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Battle of Fort Pillow, 10 May 1862

Battle of Fort Pillow, 10 May 1862



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Battle of Fort Pillow, 10 May 1862

Fort Pillow was a Confederate fort on the Tennessee bank of the Mississippi River (American Civil War). After the fall of Island No. 10 (7 April 1862), Fort Pillow was the main barrier to Union capture of Memphis. After an army expedition against the fort was abandoned, the burden of capturing the position fell to the Western Flotilla, a collection of ironclads and gunboats created by Flag-Officer Andrew Foote. However, Foote was now quite worn down by his efforts, and had requested that he be replaced. On 9 May, the flotilla was taken over by Flag-Officer Charles H. Davis.

Davis inherited an ongoing attack on Fort Pillow. The bombardment had begun on 14 April, soon after the fall of Island No. 10. By early May, the Confederates were ready to strike back. The American Civil War saw a brief resurgence of the ram as a major element in naval warfare. Steam power had increased the speed and manoeuvrability of the warship and iron armour had greatly improved their durability. Naval gunnery briefly lagged behind. In these circumstances, the Confederates had produced the C.S.S. Virginia. Despite being better armed that her Union counterpart at Hampton Roads, the Virginia had also been designed to be a powerful ram (although her ram had actually broken off after one attack).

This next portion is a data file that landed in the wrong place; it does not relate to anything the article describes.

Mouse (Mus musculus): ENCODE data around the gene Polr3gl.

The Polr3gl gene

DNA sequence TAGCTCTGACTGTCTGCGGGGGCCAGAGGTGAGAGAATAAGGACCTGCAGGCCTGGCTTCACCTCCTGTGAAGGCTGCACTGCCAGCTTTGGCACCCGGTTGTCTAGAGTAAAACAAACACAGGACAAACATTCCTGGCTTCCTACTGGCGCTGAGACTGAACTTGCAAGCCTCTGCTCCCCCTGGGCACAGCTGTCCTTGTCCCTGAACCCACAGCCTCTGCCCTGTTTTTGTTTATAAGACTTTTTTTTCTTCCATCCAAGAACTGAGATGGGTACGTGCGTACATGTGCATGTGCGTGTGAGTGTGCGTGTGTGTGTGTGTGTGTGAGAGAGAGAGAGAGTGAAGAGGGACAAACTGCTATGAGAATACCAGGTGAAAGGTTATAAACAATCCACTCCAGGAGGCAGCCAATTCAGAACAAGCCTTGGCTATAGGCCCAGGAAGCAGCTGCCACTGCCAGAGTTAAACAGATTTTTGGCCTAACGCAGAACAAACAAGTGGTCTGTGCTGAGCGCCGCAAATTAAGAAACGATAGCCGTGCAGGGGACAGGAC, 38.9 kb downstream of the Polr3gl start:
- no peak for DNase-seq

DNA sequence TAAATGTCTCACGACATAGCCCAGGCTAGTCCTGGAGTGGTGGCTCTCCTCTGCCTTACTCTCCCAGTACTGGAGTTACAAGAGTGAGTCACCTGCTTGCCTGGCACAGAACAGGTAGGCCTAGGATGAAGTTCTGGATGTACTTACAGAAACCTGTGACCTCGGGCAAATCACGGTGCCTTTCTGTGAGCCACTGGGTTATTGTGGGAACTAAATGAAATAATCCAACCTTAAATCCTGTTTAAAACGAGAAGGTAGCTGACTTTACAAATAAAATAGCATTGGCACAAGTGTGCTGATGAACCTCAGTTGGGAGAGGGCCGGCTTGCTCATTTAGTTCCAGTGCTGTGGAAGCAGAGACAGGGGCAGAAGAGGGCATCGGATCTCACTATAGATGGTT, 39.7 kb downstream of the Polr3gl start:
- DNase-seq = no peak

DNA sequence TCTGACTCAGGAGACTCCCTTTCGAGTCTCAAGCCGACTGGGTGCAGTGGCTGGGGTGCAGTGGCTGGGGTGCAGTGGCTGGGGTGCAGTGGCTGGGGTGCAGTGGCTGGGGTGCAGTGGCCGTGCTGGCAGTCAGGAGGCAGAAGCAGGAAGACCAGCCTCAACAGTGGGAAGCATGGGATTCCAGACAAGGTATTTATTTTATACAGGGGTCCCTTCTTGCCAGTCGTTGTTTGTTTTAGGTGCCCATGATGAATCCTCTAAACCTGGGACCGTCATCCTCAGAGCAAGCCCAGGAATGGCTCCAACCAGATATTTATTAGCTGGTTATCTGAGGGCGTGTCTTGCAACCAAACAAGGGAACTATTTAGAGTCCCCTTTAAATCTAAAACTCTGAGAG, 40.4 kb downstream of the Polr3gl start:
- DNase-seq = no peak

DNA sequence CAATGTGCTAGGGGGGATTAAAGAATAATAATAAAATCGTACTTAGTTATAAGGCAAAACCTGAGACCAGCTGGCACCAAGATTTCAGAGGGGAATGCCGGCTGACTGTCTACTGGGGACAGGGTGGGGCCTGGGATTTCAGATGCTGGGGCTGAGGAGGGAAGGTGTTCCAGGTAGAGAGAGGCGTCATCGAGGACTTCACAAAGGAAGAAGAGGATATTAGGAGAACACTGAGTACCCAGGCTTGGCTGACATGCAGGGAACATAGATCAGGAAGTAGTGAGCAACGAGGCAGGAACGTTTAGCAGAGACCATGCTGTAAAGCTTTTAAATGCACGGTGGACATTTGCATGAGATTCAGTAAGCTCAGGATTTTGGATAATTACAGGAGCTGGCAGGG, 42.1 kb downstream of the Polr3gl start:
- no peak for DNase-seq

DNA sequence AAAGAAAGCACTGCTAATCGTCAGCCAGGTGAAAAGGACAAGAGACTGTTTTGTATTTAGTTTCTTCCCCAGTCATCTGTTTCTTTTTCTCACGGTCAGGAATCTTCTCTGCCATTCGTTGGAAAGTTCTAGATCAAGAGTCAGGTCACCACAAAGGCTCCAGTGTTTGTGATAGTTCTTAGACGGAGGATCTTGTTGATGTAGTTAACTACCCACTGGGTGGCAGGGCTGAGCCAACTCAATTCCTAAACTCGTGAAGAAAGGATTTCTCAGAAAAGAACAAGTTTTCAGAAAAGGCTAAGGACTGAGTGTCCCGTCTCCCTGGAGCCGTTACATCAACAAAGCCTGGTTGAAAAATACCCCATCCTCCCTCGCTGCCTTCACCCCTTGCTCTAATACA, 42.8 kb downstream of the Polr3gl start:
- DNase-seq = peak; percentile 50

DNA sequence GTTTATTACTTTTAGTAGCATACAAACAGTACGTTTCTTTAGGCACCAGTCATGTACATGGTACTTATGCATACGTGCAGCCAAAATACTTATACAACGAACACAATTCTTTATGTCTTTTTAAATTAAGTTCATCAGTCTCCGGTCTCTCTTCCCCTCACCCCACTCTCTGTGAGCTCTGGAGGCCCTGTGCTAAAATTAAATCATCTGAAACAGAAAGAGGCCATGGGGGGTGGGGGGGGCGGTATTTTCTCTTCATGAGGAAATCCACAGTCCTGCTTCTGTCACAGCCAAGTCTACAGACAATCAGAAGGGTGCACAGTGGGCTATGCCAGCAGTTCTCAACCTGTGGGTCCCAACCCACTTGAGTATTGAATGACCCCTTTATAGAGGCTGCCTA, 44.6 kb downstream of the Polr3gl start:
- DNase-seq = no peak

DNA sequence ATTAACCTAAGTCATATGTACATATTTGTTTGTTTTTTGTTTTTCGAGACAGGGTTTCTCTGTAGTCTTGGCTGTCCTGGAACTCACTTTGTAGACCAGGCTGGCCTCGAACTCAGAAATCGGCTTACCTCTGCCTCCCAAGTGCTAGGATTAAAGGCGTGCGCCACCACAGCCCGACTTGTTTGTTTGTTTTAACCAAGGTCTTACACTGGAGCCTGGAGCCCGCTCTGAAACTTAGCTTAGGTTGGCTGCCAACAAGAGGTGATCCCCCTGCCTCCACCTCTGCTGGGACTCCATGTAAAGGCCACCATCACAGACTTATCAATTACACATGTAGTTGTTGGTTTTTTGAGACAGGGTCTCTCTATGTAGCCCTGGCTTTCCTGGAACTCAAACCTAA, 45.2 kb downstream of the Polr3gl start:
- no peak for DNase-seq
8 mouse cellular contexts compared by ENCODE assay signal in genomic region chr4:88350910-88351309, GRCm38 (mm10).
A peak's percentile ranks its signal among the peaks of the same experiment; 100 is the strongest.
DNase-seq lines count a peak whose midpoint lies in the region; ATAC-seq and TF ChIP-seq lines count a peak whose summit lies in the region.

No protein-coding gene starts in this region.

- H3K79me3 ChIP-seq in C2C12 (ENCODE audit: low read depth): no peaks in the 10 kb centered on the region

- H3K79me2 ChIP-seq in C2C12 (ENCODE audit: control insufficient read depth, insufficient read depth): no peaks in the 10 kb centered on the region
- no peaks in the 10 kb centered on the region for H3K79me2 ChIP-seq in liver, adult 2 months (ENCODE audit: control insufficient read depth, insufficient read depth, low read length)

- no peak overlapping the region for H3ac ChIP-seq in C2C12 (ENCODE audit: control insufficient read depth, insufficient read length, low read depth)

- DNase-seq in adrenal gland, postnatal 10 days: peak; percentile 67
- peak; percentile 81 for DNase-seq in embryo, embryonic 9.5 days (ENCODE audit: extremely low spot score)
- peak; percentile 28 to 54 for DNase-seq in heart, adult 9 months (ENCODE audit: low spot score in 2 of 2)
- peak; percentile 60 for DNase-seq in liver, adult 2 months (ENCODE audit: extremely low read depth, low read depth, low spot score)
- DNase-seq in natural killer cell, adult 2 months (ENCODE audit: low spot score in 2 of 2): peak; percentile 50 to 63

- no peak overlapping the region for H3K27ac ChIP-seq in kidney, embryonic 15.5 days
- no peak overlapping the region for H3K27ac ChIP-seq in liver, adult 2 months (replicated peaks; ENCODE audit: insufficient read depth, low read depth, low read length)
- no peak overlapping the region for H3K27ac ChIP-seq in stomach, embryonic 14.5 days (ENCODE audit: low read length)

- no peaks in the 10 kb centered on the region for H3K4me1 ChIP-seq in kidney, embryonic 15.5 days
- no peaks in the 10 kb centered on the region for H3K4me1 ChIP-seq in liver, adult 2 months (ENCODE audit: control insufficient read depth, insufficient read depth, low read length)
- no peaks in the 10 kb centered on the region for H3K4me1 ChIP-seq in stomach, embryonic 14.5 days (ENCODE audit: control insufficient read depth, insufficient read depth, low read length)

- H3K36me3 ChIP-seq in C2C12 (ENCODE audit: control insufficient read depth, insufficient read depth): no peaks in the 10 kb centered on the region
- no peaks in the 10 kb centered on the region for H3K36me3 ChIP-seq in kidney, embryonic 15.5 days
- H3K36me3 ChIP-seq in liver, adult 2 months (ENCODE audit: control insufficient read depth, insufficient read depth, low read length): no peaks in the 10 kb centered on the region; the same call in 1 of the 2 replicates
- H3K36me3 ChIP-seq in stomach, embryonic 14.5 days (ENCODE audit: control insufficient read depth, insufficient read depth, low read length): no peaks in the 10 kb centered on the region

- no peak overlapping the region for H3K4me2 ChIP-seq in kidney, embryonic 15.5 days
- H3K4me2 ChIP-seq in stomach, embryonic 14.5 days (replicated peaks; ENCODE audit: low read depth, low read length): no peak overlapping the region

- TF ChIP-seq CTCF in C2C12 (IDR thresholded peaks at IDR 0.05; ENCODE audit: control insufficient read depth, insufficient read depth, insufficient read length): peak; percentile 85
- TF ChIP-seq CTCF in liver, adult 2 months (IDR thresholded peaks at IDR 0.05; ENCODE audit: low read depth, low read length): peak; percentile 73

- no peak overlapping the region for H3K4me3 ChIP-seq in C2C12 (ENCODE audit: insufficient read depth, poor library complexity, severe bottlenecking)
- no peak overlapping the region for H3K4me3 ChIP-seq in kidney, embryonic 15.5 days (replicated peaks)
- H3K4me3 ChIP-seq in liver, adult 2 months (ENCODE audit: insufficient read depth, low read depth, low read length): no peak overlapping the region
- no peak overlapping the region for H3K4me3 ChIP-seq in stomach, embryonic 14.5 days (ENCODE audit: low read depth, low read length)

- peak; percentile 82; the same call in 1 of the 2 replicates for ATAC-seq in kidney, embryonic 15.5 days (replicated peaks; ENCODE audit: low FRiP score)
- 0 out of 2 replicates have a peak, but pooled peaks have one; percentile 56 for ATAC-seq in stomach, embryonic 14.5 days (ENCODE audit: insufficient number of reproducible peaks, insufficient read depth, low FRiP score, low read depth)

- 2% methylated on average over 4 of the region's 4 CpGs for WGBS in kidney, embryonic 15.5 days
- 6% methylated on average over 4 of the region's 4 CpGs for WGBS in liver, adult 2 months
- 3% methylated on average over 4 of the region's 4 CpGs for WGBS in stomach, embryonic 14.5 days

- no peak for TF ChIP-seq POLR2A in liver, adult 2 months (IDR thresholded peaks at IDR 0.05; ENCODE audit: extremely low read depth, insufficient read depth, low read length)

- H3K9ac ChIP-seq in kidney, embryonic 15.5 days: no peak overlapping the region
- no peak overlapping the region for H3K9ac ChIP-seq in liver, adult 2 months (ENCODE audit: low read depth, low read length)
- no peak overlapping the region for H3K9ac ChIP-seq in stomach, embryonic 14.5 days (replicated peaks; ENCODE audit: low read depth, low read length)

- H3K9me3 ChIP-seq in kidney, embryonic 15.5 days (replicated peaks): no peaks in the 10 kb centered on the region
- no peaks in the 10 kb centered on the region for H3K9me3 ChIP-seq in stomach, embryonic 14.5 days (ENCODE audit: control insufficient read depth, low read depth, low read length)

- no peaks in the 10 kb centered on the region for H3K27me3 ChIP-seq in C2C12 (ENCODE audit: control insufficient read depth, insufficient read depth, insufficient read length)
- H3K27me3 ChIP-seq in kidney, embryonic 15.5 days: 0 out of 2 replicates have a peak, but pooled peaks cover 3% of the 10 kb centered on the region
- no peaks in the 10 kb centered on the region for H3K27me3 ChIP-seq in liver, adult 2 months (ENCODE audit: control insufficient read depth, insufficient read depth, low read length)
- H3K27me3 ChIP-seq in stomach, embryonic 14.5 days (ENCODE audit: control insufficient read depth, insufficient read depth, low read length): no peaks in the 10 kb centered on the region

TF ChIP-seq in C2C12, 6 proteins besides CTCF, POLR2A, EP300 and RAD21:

The Confederate defenders of the Mississippi had constructed their own fleet of rams. On 10 May, those rams launched a surprise attack on the Union fleet attacking Fort Pillow. The Union fleet’s response was not well coordinated. Two of their ironclads were badly damaged by ramming attacks, before the Confederate fleet retreated back into the shelter of Fort Pillow’s guns.

Fort Pillow itself was soon evacuated by the Confederates. The main Confederate army had been forced to retreat from Corinth. This left the fort exposed to an attack from the rear, and so General Beauregard ordered the garrison to leave, after destroying the fort. During the night of 4 June they carried out that order, before withdrawing towards Memphis. The next morning the Union fleet occupied the site of the fort.